The Berean Expositor
Volume 23 - Page 110 of 207
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Seven precious things.
The precious trial of faith (I Pet. 1: 6, 7).
pp. 17 - 19
The setting of the first of Peter's precious things is in "heaviness", "temptation" and
The apostle uses a number of expressions to soften the severity of the "fiery trial"
through which the believer is called to pass, among which let us gratefully note the
"For a season" (oligon).--The word literally means: "for a little while." We find it
in I Pet. 3: 20 where it is translated "few", and more to our point in I Pet. 5: 10 where
the apostle says:--
"But the God of all grace, Who hath called us unto His eternal glory by Christ Jesus,
after that ye have suffered a while, make you perfect, stablish, strengthen, settle you."
This throws a comforting light upon the trial of faith: at most, it is but for "a little
while", and it leads to perfecting, stablishing and settling.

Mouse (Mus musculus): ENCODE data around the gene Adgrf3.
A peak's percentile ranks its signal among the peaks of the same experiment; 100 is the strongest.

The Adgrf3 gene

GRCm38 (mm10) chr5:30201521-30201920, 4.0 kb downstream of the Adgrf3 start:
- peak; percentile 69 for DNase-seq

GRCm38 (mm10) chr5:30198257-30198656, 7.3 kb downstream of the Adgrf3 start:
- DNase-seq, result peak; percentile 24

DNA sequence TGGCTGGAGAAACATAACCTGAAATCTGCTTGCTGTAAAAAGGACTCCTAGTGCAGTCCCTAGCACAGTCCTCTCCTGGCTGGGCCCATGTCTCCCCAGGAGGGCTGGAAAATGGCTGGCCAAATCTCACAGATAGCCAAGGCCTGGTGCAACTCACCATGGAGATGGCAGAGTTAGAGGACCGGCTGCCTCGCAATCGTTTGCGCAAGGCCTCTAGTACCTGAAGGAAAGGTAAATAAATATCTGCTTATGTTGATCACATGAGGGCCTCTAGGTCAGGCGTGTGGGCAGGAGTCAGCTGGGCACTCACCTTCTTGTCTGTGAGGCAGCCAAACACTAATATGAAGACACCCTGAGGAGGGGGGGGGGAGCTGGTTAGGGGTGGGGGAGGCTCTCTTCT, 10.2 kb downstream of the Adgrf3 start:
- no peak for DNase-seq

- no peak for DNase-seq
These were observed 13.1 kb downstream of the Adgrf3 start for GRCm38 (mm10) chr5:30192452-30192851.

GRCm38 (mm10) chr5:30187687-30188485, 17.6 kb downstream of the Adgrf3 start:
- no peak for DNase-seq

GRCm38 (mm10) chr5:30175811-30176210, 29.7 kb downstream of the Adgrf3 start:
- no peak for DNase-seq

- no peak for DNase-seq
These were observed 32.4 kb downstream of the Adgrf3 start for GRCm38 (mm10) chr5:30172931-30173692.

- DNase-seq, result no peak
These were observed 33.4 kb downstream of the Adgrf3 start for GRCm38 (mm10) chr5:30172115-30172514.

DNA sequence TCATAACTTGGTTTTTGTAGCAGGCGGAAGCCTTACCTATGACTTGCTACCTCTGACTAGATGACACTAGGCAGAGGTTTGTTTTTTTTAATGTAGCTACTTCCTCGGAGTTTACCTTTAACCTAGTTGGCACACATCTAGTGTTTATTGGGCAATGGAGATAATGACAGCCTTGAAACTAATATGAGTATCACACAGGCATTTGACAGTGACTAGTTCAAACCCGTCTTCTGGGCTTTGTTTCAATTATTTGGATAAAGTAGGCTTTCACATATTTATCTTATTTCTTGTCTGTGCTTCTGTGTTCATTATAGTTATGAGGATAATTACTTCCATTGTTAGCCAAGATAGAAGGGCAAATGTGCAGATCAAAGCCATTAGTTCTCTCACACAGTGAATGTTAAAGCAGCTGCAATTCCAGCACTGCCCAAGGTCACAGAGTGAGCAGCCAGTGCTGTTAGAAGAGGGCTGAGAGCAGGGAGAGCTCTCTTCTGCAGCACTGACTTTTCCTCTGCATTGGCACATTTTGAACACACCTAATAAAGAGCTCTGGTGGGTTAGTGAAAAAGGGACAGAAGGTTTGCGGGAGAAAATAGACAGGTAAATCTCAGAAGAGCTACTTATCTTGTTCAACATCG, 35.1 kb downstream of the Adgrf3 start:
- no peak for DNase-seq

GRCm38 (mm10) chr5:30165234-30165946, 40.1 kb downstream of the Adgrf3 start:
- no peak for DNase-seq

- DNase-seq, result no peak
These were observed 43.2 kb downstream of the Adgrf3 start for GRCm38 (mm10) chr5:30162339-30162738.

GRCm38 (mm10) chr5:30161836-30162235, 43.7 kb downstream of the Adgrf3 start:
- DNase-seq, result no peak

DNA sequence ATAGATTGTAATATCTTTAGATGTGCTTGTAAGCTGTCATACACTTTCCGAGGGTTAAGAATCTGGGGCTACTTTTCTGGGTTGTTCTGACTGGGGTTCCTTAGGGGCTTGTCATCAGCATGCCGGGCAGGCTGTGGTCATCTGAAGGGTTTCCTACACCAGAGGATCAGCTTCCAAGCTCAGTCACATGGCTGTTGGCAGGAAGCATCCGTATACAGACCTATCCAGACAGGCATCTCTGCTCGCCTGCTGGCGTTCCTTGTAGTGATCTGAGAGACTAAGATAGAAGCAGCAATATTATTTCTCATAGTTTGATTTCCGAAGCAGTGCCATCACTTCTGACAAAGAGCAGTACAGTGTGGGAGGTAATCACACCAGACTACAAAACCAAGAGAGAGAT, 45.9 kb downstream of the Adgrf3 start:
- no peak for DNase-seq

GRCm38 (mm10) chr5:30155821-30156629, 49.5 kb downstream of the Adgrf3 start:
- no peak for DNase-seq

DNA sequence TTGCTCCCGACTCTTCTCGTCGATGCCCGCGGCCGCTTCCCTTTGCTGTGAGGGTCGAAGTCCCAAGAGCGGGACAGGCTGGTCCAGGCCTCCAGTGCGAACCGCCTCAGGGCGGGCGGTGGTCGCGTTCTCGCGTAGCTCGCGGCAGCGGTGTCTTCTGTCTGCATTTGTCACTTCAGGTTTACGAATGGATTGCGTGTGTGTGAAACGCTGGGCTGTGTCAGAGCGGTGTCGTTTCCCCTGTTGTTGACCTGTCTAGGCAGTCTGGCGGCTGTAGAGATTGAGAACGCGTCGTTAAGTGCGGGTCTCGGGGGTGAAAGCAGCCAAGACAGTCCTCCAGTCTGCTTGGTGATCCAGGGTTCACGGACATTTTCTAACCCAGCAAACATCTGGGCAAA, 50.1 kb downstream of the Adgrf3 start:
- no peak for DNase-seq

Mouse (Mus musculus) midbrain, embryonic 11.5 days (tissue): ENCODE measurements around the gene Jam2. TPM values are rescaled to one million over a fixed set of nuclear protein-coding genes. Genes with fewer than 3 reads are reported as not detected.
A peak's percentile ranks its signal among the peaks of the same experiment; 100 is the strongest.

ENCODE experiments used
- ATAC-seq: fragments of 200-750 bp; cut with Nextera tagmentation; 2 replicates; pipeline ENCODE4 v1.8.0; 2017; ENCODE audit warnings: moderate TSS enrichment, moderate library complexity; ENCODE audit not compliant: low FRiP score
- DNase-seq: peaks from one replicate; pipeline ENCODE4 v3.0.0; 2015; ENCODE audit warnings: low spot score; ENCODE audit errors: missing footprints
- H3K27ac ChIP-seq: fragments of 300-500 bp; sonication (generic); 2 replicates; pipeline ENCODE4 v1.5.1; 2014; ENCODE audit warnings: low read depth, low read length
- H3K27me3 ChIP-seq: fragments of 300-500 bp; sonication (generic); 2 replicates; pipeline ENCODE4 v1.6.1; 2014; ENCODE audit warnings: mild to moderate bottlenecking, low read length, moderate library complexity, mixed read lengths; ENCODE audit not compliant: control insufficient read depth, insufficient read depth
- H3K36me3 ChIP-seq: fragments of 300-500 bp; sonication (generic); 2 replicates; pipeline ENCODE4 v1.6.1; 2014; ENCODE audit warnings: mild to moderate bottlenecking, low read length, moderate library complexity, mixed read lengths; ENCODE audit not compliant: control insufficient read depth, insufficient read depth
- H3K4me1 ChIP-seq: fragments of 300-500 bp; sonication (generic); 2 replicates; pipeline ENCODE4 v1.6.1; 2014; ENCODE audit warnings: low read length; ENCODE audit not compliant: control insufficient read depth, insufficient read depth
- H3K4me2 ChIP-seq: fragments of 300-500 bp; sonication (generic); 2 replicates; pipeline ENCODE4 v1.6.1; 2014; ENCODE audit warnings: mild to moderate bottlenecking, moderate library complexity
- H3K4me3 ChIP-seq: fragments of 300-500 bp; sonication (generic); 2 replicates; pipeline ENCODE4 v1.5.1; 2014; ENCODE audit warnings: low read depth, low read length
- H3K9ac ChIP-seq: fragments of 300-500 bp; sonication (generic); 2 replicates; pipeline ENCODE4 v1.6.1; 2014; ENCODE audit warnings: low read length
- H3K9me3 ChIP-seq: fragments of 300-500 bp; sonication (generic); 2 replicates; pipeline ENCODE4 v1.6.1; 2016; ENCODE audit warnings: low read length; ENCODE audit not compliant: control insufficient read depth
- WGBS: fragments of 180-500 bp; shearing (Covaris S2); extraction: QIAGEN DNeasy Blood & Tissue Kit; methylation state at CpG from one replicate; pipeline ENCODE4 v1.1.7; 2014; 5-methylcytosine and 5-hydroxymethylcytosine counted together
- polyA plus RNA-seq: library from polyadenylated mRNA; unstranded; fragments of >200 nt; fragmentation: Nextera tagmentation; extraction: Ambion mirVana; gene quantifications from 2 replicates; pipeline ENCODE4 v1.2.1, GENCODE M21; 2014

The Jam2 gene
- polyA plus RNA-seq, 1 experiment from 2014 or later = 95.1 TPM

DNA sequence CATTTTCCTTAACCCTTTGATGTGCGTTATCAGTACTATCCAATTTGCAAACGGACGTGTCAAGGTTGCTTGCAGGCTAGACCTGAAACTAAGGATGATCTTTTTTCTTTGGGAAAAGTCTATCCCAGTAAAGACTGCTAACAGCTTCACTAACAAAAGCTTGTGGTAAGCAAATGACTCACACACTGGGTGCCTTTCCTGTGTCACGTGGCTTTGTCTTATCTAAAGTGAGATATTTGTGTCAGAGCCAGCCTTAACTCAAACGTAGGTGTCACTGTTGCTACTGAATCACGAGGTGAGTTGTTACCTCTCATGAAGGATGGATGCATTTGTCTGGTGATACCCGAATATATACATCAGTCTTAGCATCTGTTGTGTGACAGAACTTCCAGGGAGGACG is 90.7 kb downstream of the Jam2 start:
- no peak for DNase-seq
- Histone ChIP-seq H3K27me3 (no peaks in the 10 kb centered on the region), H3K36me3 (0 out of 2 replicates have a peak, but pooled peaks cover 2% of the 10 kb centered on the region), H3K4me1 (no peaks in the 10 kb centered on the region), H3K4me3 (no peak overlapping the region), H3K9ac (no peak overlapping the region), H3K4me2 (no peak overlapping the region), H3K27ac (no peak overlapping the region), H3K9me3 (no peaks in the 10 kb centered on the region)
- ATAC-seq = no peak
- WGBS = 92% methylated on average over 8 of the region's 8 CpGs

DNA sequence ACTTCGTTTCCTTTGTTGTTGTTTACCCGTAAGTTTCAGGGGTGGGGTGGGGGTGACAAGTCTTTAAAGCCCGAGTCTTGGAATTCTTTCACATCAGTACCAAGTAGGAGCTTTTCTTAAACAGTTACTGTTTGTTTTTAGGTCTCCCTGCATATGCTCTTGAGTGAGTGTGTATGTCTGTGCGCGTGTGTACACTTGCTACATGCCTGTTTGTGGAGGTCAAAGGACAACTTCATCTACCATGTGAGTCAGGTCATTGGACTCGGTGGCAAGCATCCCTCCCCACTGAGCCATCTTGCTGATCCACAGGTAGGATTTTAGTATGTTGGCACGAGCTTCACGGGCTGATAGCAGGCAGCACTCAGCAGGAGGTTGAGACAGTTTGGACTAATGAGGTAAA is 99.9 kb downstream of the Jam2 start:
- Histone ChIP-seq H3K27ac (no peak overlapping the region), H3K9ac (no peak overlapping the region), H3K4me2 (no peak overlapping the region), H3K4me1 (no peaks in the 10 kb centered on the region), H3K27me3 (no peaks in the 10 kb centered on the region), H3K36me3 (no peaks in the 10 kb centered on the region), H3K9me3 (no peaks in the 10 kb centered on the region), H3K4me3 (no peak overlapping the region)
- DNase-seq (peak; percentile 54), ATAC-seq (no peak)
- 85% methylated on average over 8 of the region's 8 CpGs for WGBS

Another mitigating feature in the trial of faith is expressed by the words: "if need
(dei) be." There is a "need be" for every thorn, for every hour of darkness. The "need
be" may be in ourselves, our need of discipline, some element of dross that must be
purged. There may be a "need be" because of the outworking of the great purpose of
God, and if so surely it is an honour to suffer anything that is associated with that mighty
plan. There is also a "need be" because of others, for none of us liveth or dieth to
himself. Thus we find the word (dei) translated "behove" in Luke 24: 46 ("Thus it
behoved Christ to suffer"), and "must" in John 12: 34 ("The Son of man must be lifted
up"), and "must needs" in Acts 17: 3 ("Christ must needs have suffered").
The most important note, however, is that sounded in I Pet. 1: 7 in the expression,
"The trial of faith". As the word itself indicates, and the very explanatory note of Peter
proves, the "trial" refers to the testing of a metal, the refining of gold. The words,
"though it be tried with fire", may of course refer to the faith, but a fuller sense is given if
we read them as referring to the gold. The intention of the apostle is expressed as
"That the trial of your faith (being much more precious than of gold that perisheth,
though it (the gold) be tried with fire) might be found unto praise and honour and glory at
the appearing of Jesus Christ" (I Pet. 1: 7).
Gold is called by the chemist a "noble metal" by reason of its resistance to the attack
of acids. Peter, however, says that it "perishes", yet he adds: "even gold that perishes
stands the test of fire; how much more then your faith?"